Guest Post by Mr. UnTipsy

Dear Readers,
Below is another post written by Mr. UnTipsy:

A Matter of Trust: 
Would I come home and find my wife drunk again?  Would I get a call from one of her friends asking about her or expressing concern about her drinking?  Would I come home again to find her missing, with no idea of where she was or when she would be coming home?
I lived with these questions and concerns for a number of years, long enough that the feelings and worries became ingrained in my mind.

UnTipsy Teacher has been sober for over fifteen months now.  She has worked so very hard and I’m so proud of her strength and determination.  She has come so far despite several challenges including some health issues.  In the past she would have retreated to a drink or several drinks to “relieve” her stress.  Instead, now she faces those challenges straight on with a clear head and a great sense of humor.  Did I mention how proud I am?  Well I am.
Still, I find myself facing the same old worries from time to time.  If she is late returning home from an outing, I may feel a twinge of the old worries.  If she isn’t home when I return from work, my old concerns whisper to me, adding a bit of doubt.

Now I want to make this clear; UnTipsy Teacher has done nothing in the past fifteen months to warrant this reaction.  She has embraced her new found sobriety and is an inspiration to many of the people who know her.
No, these feelings and unfounded concerns are my fault, and I do my best to banish them as soon as they rear their ugly head.  I don’t voice them because they are unwarranted and unfounded.  I’m not sure how long these feelings will persist.  They have certainly diminished over the past year or so.  Yet every so often… there they are.

The fact that uncertainty still remains, shows just how deep the effects of over drinking can extend among friends and family.  While my occasional struggle with doubt is nothing compared to the struggle others face as they work to gain sobriety, it is still a hurdle that we face.

Over drinking is a problem that affects those surrounding the drinker as well as the problem drinker.  Like a pebble thrown into a pool, the ripples spread.  Trust isn’t a right, it must be earned but lost trust can be regained through actions and words of reassurance for both the person in recovery and their loved ones.  It doesn’t happen overnight, it takes time.

As the holiday season nears, it is a good time to remember why you’ve decided to stop drinking and recommit yourself to that path.  It is also a good time for folks like me to recommit ourselves to helping our loved ones with words of encouragement and trust.

Mr. UnTipsy Teacher

With Love On Day 465

11 thoughts on “Guest Post by Mr. UnTipsy

  1. Your open and honest feelings are deeply moving.Thank you for that reminder that others were impacted by our actions and they can't just forget the past.But it is always best to be honest about these fears, as out in the open they can be examined for what they are- worries. If you hold them in the fester and become resentments. You sound like a good husband. You have a wonderful wife. How we ended up caught up in addiction is one thing do those hard to answer questions. But she is an inspiration and a light in sobriety and I imagine the two of you will have a beautiful future.Thank you for writing! Take care of un tipsy teacher!Anne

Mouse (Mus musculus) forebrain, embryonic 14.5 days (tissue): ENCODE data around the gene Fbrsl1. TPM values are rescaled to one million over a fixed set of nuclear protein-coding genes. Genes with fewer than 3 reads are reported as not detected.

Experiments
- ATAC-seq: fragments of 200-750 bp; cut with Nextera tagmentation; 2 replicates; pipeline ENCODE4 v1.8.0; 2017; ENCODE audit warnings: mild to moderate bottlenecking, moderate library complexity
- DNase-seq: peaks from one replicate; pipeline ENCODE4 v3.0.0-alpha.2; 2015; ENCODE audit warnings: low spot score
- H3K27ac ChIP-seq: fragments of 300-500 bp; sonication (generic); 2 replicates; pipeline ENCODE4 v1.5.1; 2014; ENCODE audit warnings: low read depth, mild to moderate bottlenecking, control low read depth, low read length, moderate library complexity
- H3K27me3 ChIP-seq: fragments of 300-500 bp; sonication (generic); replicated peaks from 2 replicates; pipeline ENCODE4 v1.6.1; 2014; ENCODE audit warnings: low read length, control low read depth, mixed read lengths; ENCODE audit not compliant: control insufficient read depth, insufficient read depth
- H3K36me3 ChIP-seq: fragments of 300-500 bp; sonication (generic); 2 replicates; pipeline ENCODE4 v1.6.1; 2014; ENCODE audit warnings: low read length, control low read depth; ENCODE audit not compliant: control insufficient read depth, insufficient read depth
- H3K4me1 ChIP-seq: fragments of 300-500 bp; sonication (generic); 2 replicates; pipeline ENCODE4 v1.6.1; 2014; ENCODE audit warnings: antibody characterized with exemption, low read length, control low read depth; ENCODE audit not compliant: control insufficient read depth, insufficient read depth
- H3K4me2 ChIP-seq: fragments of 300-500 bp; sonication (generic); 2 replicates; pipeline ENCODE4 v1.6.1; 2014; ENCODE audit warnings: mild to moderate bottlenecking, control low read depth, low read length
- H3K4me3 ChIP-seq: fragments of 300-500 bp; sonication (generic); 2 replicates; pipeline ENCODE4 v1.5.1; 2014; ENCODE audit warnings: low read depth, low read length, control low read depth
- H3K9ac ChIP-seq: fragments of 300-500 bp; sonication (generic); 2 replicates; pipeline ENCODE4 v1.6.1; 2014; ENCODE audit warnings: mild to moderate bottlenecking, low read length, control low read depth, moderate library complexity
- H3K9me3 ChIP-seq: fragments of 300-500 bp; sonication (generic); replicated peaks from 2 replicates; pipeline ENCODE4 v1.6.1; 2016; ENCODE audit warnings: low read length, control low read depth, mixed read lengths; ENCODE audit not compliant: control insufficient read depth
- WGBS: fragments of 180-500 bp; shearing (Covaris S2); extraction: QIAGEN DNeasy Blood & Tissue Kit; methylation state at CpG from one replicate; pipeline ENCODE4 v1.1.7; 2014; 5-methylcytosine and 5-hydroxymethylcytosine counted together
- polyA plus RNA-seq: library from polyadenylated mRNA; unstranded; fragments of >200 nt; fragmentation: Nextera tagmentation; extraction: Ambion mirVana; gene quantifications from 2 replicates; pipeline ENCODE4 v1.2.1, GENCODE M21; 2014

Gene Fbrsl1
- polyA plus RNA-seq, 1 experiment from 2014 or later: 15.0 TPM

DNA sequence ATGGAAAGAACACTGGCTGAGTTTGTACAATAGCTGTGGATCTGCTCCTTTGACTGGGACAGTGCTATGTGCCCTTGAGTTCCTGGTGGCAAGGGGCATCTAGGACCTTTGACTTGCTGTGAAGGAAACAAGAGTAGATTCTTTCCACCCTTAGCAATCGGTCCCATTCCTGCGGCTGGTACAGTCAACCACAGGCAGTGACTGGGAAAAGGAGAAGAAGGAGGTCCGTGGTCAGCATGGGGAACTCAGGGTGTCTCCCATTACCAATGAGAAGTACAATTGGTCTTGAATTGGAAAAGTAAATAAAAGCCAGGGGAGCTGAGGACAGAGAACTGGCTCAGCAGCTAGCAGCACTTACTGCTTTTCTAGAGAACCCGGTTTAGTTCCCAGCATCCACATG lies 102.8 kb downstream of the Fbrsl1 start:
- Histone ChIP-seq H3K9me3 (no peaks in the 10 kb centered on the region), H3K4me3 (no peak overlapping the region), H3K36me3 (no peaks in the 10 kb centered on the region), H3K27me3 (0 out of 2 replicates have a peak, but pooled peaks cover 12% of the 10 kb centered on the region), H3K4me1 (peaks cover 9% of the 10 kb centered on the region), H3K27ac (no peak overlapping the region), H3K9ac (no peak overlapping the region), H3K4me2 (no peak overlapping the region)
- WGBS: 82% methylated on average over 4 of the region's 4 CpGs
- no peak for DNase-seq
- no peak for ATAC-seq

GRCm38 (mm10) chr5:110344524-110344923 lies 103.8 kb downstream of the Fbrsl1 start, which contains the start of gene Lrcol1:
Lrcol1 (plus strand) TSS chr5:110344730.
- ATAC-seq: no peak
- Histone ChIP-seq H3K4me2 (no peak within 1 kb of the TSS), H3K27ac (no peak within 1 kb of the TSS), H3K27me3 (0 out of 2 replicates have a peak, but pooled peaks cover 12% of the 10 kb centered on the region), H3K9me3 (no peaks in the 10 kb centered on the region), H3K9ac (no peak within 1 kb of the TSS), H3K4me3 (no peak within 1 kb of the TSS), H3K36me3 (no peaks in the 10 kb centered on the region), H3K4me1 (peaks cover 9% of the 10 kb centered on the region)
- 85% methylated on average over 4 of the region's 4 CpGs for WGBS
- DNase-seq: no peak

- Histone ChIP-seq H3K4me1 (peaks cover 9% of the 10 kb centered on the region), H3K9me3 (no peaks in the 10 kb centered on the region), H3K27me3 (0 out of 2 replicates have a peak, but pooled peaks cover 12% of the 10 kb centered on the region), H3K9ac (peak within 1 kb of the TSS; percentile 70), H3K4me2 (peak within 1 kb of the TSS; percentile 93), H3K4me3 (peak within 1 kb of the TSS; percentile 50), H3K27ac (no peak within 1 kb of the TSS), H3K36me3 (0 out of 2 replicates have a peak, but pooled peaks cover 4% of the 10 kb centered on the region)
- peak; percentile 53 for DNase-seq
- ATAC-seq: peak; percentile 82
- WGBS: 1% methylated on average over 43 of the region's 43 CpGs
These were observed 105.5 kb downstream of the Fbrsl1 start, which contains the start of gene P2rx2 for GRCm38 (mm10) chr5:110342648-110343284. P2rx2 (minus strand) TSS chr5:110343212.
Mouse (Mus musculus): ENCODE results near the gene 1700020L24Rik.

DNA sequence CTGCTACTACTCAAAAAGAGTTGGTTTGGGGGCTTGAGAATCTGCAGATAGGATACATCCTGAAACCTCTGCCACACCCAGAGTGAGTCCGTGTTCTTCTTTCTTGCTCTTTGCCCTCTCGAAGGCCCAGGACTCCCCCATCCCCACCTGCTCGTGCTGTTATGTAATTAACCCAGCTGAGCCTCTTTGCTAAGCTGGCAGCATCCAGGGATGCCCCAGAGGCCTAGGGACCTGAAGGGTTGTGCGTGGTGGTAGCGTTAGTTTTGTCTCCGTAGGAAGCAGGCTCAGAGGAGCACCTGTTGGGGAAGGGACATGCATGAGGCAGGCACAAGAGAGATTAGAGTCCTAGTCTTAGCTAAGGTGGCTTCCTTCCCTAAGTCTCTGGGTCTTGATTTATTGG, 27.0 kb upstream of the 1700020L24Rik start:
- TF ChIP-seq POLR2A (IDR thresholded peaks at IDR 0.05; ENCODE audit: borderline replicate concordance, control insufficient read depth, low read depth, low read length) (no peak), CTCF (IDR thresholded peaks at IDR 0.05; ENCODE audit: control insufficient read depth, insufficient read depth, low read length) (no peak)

2. Thank you, Me. Untipsy for sharing your thoughts. Over-drinking truly affects everyone. I love that you're able to admit (and write) that you still worry. You both are amazing, I'm so glad I've gotten to \”know\” you in this cyber world!


  3. ah, this is so lovely and heartwarming but also a very clear and honest reminder of how much our drinking affected others. my husband still doesn't really want to acknowledge that I had a problem, still less recognise that it could all still come roaring back at any moment. Mr Untipsy, thank you for your willingness to deal with the truth of what happened in the past which I am sure is a huge support to your wonderful 15 months sober wife! Prim xx


  4. Yay! I always get excited for the guest post! Such a fine line to walk during active drinking. Stay and love or walk away when the behavior is so bad. Would I rather be the alcoholic or the loved one? Easy – I would rather be the alcoholic. I think it would be harder to watch someone I loved hurting. And not just with sobriety but medically too. Worry seems an appropriate response. Again, walking that fine line – how much worry is correct for each situation? You guys have been through a lot lately. I think it's time for some crazy adventure like Macchu Picchu or the Ideterod or an African Safari. More adrenelin less worry. 🙂 Actually, this sounds like great advice. I think I will go plan myself an adventure!! Lori


  5. Thanks for this. it's super powerful to be reminded of the worry and trouble brought to families by the drink. I should know that–I grew up with scary drink around me–but it's so easy to think what you are doing is different than what others do. It's good to be reminded of all this. At the same time it's lovely to see the lovely Wendy doing so well 15 months in! xo


  6. Ahh, a well written post Mr Untipsy and fair thoughts. Just as we who have choosen a sober life sometimes think about having a drink so to do people who have been affected by this do a little fear occasionally. I think in some part it's an old thought process that pops in to see if it's still valid but in no way represents what we may truly do and feel. They are understandable thoughts and it's only a thought.Keep on being the cool guy you are.


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